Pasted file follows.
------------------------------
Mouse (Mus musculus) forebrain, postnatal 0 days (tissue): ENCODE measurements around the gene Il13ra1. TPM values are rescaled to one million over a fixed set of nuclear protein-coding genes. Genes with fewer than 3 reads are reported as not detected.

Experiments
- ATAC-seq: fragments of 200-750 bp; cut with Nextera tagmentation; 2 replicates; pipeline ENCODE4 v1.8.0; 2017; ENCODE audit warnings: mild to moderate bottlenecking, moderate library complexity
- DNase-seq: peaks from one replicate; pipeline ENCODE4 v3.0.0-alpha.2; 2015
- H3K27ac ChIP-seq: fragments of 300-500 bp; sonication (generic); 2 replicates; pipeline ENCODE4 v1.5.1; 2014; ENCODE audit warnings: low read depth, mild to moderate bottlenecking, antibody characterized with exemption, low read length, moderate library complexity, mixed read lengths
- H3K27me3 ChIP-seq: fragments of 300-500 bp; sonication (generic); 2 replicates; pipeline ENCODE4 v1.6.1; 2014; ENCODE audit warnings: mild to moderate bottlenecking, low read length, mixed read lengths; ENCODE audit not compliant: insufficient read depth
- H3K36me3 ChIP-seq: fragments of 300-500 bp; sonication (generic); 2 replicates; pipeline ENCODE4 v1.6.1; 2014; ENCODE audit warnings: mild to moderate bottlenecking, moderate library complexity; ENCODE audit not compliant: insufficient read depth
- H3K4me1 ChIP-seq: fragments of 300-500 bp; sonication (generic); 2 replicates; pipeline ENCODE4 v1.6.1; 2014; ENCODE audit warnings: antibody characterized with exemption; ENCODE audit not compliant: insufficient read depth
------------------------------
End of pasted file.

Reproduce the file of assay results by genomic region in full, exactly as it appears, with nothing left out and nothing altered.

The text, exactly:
Mouse (Mus musculus) forebrain, postnatal 0 days (tissue): ENCODE measurements around the gene Il13ra1. TPM values are rescaled to one million over a fixed set of nuclear protein-coding genes. Genes with fewer than 3 reads are reported as not detected.

Experiments
- ATAC-seq: fragments of 200-750 bp; cut with Nextera tagmentation; 2 replicates; pipeline ENCODE4 v1.8.0; 2017; ENCODE audit warnings: mild to moderate bottlenecking, moderate library complexity
- DNase-seq: peaks from one replicate; pipeline ENCODE4 v3.0.0-alpha.2; 2015
- H3K27ac ChIP-seq: fragments of 300-500 bp; sonication (generic); 2 replicates; pipeline ENCODE4 v1.5.1; 2014; ENCODE audit warnings: low read depth, mild to moderate bottlenecking, antibody characterized with exemption, low read length, moderate library complexity, mixed read lengths
- H3K27me3 ChIP-seq: fragments of 300-500 bp; sonication (generic); 2 replicates; pipeline ENCODE4 v1.6.1; 2014; ENCODE audit warnings: mild to moderate bottlenecking, low read length, mixed read lengths; ENCODE audit not compliant: insufficient read depth
- H3K36me3 ChIP-seq: fragments of 300-500 bp; sonication (generic); 2 replicates; pipeline ENCODE4 v1.6.1; 2014; ENCODE audit warnings: mild to moderate bottlenecking, moderate library complexity; ENCODE audit not compliant: insufficient read depth
- H3K4me1 ChIP-seq: fragments of 300-500 bp; sonication (generic); 2 replicates; pipeline ENCODE4 v1.6.1; 2014; ENCODE audit warnings: antibody characterized with exemption; ENCODE audit not compliant: insufficient read depth